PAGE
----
Merrymeeting Bay is a freshwater tidal ecosystem in Midcoast Maine that supports a diverse and complex food web. Historically, migratory waterfowl and anadromous fish thrived in the bay. Human activities led to a collapse of the ecosystem in the second half of the twentieth century. Since then, water quality of the bay was able to rebound much faster than the biotic components of the bay. Improvements are still underway for populations of submerged aquatic vegetation, macroinvertebrates, and fish. Our research this summer focused on surveying populations of the bay and Lower Kennebec to begin to understand the current state of the ecosystem and the implications for human use. Although Merrymeeting Bay may never recover to the ecosystem it once was, advancements can be made through local environmental awareness and involvement and also from a continued investigation of the changes and improvements that occur in the future.
John Roger Brothers, '11
Advisor: Amy Johnson and Dan Thornhill, Award: HHMI
Effects of Climate Change on the Growth and Calcification of the Green Sea Urchin, Strongylocentrotus droebachiensis (PDF)
Increasing global atmospheric CO2 and increasing ocean temperatures have complex, and sometimes contrasting, effects on calcification and growth rates of marine calcifiers such as the sea urchin, Strongylocentrotus droebachiensis. For example, higher temperatures increase growth rates of S. droebachiensis smaller than 1 cm, but decrease growth rates of larger individuals. Increasing CO2 decreases food intake in these urchins and also induces the dissociation of CaCO3, which is needed for skeletal growth. Thus, the growth rate of small S. droebachiensis will be increased by higher temperatures, but decreased by higher CO2; the net effect is difficult to predict. We will grow small sea urchins in combinations of temperature and pH chosen based on moderate and extreme warming scenarios for 2100 predicted by the International Panel on Climate Change. Growth rates will be quantified by weighing urchins at two weeks intervals for two months. Skeletal calcification will be assessed by measuring ashed skeletal weight, the ratio of wet to ashed weight, skeletal density, calcium content and skeletal thickness. These data, in combination with data from Newcomb et al’s study on mussels and corals grown simultaneously with these urchins, will give insight into the consequences to marine calcifiers of increasing global CO2 and ocean temperatures.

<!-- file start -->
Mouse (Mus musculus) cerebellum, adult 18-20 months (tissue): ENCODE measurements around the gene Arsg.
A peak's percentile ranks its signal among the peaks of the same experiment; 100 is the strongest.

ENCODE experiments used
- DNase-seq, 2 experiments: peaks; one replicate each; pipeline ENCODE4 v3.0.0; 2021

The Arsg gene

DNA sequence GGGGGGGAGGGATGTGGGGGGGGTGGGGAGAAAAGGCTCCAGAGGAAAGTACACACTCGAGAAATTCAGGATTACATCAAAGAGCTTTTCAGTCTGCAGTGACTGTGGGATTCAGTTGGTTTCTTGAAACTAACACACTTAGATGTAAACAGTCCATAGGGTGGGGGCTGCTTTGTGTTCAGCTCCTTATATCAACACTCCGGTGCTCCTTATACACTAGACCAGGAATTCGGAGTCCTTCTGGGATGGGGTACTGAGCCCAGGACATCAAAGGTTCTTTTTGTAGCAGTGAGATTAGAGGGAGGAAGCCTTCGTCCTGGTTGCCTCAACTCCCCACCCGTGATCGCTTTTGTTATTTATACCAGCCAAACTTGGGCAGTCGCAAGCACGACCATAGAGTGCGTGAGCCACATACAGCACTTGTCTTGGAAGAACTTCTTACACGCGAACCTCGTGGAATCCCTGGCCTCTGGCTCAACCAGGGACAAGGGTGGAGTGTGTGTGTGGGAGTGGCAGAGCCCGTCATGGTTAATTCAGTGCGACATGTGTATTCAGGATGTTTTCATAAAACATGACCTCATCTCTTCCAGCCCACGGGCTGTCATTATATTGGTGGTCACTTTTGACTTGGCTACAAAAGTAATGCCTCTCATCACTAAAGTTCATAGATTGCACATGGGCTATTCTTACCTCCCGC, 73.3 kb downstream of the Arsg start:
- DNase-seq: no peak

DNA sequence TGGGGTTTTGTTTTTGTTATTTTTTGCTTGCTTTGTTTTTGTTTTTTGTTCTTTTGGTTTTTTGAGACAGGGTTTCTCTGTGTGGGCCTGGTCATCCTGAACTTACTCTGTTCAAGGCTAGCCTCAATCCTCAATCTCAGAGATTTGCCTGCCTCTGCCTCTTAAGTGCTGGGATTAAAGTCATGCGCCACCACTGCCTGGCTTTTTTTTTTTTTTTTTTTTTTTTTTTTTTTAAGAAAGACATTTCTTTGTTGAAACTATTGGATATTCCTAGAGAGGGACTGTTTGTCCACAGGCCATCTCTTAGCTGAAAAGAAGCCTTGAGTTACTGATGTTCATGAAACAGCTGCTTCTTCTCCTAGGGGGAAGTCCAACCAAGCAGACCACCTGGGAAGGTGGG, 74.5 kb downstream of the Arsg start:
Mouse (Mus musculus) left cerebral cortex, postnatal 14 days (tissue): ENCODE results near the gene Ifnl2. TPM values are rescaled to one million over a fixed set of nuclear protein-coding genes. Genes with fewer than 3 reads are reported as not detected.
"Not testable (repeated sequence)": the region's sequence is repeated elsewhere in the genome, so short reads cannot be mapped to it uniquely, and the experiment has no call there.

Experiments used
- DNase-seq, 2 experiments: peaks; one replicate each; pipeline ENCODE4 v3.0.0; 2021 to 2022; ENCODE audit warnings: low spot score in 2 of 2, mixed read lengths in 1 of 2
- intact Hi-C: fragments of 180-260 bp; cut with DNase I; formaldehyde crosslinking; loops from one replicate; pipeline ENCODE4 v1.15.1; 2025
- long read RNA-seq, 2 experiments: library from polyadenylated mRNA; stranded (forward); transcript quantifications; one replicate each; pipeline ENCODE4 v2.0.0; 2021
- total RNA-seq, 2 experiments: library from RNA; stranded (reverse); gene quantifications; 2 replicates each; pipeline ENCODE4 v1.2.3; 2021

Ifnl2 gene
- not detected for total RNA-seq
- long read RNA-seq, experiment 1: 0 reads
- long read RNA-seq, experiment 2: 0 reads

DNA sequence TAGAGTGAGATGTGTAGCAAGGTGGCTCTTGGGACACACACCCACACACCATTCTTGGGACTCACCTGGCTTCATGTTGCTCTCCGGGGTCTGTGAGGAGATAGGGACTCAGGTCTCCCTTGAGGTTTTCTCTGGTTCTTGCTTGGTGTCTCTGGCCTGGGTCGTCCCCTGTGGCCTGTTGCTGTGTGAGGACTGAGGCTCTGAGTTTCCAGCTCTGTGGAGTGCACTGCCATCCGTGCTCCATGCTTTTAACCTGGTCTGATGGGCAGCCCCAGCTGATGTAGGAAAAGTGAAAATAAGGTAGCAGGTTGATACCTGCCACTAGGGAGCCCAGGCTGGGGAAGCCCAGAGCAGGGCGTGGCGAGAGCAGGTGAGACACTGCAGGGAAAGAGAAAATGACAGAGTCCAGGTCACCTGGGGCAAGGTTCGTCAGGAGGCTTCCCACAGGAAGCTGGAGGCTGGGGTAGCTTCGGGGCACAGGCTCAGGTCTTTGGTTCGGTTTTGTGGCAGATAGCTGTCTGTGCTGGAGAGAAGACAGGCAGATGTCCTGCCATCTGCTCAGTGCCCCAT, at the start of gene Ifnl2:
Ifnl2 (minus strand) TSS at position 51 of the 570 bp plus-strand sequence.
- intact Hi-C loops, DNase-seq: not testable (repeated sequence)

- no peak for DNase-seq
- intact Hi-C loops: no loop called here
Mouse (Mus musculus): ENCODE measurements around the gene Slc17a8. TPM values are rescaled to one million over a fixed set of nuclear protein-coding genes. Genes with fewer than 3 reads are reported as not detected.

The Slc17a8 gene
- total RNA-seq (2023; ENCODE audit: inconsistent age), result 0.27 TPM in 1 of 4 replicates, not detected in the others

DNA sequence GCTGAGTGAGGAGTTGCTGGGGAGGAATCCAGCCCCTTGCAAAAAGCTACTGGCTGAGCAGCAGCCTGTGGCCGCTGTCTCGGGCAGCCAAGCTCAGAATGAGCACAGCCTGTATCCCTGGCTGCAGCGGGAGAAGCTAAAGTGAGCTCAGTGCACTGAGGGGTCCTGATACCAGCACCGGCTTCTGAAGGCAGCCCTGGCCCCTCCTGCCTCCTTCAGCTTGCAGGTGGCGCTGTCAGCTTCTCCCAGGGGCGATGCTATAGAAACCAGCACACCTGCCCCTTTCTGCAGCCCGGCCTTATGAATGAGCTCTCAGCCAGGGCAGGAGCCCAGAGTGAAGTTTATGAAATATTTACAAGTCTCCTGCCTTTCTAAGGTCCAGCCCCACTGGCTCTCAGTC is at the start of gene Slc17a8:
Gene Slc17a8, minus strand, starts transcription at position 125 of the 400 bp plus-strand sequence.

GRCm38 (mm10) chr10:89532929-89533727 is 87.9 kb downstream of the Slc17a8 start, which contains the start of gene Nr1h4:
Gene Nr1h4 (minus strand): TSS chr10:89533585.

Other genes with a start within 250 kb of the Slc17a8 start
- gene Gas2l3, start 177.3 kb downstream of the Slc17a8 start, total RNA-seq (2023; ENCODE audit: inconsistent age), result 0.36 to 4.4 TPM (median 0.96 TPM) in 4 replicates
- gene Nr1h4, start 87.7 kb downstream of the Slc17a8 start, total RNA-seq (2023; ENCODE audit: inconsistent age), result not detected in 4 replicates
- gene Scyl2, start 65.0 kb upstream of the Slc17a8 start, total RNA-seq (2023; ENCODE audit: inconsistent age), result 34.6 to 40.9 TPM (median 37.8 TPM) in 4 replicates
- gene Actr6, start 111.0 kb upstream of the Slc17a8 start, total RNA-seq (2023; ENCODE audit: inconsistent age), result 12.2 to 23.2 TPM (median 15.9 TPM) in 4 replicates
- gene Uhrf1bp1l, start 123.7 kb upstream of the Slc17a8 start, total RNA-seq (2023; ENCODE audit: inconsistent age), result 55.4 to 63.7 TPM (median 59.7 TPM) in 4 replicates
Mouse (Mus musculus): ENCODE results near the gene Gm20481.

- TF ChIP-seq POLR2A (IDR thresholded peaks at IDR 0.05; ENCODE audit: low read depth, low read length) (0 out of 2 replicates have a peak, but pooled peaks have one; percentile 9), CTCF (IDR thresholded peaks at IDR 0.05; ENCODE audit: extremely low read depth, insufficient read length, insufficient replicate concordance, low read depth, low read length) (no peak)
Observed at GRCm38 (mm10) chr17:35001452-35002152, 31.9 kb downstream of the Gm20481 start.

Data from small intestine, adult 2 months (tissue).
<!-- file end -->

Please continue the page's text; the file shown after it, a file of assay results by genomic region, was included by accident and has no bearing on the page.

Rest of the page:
Jeff Cook, ‘11
Advisor:Amy Johnson, Award: Rusack Fellowship
When to Run: The Underwater Walk-to-Run transition (PDF)
There exist differences between terrestrial and aquatic locomotion that are tractable to mathematical modeling and experimental analysis. One specific way in which terrestrial walking has been characterized is by the pendulum arc of motion (Griffin et al., 2004). What complicates this motion underwater is that higher fluid-dynamic forces and buoyancy supplement contact forces with the ground. More specifically, as Martinez (1996) suggests, fluid forces of drag and lift complicate analysis of walking underwater. The goal of this study is to determine if and when a walk-to-run transition occur for underwater walkers. The diversity of crabs available in Oregon allows a specific focus on the speeds at which crabs make a walk/run transition. To explore the potential walk-to-run transition of these crabs, we plan to design an experimental tank with an underwater treadmill (Scholnick, personal communication).